"Ask Vic" is published on Monday and Thursday through the offseason.
Ben from Alameda, CA
Did the Colts overpay?
I think they inherited a bad contract and spent some draft capital without making themselves a better team. They should've waited to see what the Steelers do with Roethlisberger.
Morgan from Little Chute, WI
Can OL be good at pass and run block?
The good ones are.
Nathan from New York, NY
What do you think about Chris Doyle's resignation? Are second chances only for physical assault but not for racism?
Second chances begin with sincere apologies that reflect deep regret for the right reason. I think such an apology is best expressed with an accompanying act of contrition, such as contributing community service hours or establishing a fund-raising charity. I'm not familiar enough with Doyle's situation to know if such an apology exists. If it does, I would support his efforts to reclaim his career.
Douglas from Binghamton, NY
The phrase "I can answer the question but I can't understand it for you" comes to mind, but forgive me. How does the Packers being $20 million over the cap not mean this past year wasn't an all-in year.
It wasn't an all-in year because the Packers weren't all in. A team isn't all in until all of its players' salaries -- at least the big ones -- above minimum wage have been converted to signing bonus and pushed out. The Packers have plenty of high-salary players on their cap, beginning with Rodgers and the Smith Bros. That means the Packers have plenty of money that can be converted to create cap room in the current year. They could even create cap room by doing a new deal with Davante Adams. There's nothing wrong with the Packers' cap; no problem getting under the new cap. Fans hear a team is $20 million over the cap and they freak out without knowing the details. A team $1 million under can be in far worse shape than a team $20 million over. I consider it lazy and disingenuous of media to use these tactics to alarm readers without explaining the details.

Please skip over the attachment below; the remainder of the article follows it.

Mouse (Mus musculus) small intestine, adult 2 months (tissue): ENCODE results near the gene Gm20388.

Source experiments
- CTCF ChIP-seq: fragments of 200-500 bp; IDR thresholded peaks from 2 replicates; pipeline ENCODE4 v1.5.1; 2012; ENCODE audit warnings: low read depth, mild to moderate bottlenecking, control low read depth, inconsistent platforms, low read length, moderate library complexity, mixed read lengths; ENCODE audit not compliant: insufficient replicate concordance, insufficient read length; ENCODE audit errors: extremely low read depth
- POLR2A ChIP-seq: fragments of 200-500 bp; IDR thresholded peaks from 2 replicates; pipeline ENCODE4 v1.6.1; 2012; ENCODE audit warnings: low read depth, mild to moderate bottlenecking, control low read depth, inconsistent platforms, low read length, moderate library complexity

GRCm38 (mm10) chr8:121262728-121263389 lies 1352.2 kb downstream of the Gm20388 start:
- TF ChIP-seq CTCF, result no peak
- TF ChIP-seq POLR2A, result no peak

Mike from Boscobel, WI
I haven't followed Urban Meyer's career but from what I've seen he has always favored a spread passing offense. Can he or will he be able to implement a sound running game in this type of system?
Meyer is a very good evaluator of personnel. As he accumulates talent in Jacksonville, he'll do what the talent will allow him to do. He loves the physical game. He wants to run the ball.
Joshua from Modesto, CA
Who would you cut to create cap room? I'm assuming this is what you meant when you said you could create the room without pushing money out.
Before I can answer your question I have to know if we're all in or trying to maintain a flat cap for the future. If it's the latter, then I'm trying to limit the money I push out, so I'll cut some people who can provide some cap relief and can be easily replaced. The Packers did that by cutting Kirksey and Wagner. If we're all in, then I'll cut players I can replace with free agents who are upgrades and whose contracts I'll structure to provide as much cap room as possible in the present. All in means doing everything you can to load your roster for now.
Tom from Healdsburg, CA
If the Packers are in fact going all in, what do you think of releasing Preston Smith to make room for J.J. Watt?
If you believe Watt is still a dominant player, that's the kind of all-in move you might make to load your roster. Smith can provide cap relief and indications are Gary might be an upgrade. On top of that, you sign Watt to a contract that's high in signing bonus and low in salary and you've trimmed your cap and improved your roster.
Will from Salt Lake City, UT
What happens when a team stays over their salary cap at the start of the league year? What penalties are there if a team stays over; has a team willfully done so out of defiance or any other reason?
The league would step in and begin voiding contracts in reverse order of when they were signed, until the team is under the cap. The penalty for failure to comply with the cap would be stiff and almost certainly would include the loss of high draft picks. It's never happened. The cap is your friend. Take care of the cap and the cap will take care of you.
Joe from Milwaukee, WI
Are you of the opinion a reporter's job is more than stenographer for authorities?